New chancellor at UNC expected to be selected on Friday
The North Carolina public university governing board said Wednesday it is ready to name the new leader for the University of North Carolina at Chapel Hill.
The UNC Board of Governors scheduled a special meeting Friday to elect a chancellor for the country's oldest public university. A 21-member university search committee has been working since October with a higher-education headhunter to find the right replacement for Holden Thorp, who announced last fall he would leave in June.
Thorp decided to resign after two years of scandals involving academic fraud, improper travel spending by fundraisers, special treatment for athletes, and allegations that campus sexual assaults weren't fully reported. He is leaving his undergraduate alma mater after four years as UNC-Chapel Hill's chancellor to become the chief academic officer of Washington University in St. Louis.
Thorp is credited with boosting private donations and pushing UNC-Chapel Hill into the top 10 universities in the country in landing federal research money.
Tom Ross, president of the 17-campus state university system, said last fall the search panel should look for candidates anywhere in the world, and consider those in academia as well as business and other fields. The committee was to narrow down the candidates to three finalists whom Ross would interview, then recommend one to the university system's Board of Governors.
Top qualities UNC leaders wanted in a new chancellor for the prestigious public university were high integrity, powerful people skills, and a track record in persuading donors to contribute to the university generously.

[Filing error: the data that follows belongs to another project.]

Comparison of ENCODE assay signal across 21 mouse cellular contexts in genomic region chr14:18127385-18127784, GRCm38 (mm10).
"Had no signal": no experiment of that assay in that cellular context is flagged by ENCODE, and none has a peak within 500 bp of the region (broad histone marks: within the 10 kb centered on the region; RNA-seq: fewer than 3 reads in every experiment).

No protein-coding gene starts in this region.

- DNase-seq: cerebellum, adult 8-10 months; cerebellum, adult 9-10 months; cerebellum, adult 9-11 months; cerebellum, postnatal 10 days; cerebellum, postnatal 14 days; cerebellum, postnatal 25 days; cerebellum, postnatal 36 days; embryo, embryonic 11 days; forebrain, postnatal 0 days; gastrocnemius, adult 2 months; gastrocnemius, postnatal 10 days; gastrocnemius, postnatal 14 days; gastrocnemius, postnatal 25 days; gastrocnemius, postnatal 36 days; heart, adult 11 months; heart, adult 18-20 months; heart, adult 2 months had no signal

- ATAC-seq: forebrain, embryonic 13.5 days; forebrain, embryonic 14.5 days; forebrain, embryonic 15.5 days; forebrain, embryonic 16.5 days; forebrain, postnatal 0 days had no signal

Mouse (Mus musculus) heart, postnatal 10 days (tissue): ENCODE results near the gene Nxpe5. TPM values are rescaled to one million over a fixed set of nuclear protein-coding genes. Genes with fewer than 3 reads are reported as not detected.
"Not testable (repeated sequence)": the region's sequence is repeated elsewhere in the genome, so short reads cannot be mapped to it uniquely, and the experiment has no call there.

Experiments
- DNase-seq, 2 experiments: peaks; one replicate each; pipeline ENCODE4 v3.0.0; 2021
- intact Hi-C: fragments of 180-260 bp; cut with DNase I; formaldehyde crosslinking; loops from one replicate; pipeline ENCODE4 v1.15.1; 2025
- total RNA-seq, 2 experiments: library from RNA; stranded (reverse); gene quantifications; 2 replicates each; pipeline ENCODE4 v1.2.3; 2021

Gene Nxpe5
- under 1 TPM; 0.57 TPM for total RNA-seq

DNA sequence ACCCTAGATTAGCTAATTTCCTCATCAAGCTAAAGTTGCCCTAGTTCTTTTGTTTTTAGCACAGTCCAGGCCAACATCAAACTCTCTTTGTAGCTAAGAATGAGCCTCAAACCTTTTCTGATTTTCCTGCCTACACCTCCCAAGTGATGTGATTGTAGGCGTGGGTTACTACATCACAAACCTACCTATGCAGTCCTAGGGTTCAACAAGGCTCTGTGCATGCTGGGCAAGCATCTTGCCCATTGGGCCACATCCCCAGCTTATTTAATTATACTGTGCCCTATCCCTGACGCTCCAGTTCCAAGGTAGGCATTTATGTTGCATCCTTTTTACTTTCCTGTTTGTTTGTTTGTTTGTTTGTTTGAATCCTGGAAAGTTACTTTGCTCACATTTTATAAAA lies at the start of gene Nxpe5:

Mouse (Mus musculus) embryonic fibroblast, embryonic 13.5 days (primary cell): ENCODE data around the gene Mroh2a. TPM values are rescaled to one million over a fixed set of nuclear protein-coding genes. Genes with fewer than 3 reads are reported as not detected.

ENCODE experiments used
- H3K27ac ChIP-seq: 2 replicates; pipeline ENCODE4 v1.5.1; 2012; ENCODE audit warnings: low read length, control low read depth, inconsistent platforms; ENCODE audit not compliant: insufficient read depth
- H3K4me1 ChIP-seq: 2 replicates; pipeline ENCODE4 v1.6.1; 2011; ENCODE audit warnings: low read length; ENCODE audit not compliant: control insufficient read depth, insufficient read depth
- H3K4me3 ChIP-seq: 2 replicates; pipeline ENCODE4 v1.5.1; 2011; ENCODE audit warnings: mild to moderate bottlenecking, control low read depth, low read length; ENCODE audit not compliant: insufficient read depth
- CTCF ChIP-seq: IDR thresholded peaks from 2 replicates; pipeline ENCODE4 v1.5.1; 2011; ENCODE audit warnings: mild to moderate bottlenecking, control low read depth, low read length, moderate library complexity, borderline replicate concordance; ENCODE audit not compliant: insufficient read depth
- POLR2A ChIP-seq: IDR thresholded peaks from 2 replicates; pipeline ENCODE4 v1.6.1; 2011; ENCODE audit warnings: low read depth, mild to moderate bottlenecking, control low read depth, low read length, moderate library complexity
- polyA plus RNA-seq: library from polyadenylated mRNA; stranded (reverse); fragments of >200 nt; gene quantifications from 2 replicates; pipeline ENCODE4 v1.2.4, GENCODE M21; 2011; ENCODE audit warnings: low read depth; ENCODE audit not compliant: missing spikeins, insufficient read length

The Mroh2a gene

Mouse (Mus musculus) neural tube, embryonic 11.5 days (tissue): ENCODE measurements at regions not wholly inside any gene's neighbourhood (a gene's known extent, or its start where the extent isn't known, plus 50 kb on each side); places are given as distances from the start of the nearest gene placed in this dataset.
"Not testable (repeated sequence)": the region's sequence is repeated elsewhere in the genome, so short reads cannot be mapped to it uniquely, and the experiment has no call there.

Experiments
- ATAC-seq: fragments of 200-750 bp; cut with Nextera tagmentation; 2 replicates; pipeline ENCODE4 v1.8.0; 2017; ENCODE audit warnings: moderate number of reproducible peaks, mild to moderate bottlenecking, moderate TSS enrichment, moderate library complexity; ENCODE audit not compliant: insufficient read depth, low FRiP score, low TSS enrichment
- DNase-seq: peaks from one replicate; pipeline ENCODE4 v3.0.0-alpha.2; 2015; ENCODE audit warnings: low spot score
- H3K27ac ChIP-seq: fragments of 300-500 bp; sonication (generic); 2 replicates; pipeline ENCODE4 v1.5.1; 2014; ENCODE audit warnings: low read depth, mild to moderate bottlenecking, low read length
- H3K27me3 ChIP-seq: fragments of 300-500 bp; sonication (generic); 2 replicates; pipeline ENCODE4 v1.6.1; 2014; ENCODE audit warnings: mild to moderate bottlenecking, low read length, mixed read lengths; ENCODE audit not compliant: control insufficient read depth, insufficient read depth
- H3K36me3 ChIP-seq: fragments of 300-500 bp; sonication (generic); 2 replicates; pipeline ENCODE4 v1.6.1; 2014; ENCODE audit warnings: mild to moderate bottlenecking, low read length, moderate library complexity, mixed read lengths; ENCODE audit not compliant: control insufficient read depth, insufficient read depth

Ross also said the next chancellor should understand that though academics must come first, intercollegiate athletics are central to the college experience and the loyalty it builds with students and neighboring communities, converting them into donors.
Athletics were at the root of several scandals that plagued Thorp's tenure, though he has had to shoulder little of the blame. It was revealed that football players accepted gifts from agents, which led to Thorp's abrupt firing of high-profile coach Butch Davis and NCAA sanctions. Further investigation of the team uncovered players benefited from no-show courses and instructors who didn't teach. The university's top fundraiser and the mother of former Tar Heels basketball star Tyler Hansbrough, also a fundraiser, resigned last fall after it was revealed they may have used donated money to pay for personal travel.
Recruiters searching for a new UNC-Chapel Hill leader were competing with other prestigious universities including Yale, Princeton, Dartmouth, Penn State, Wisconsin and Berkeley.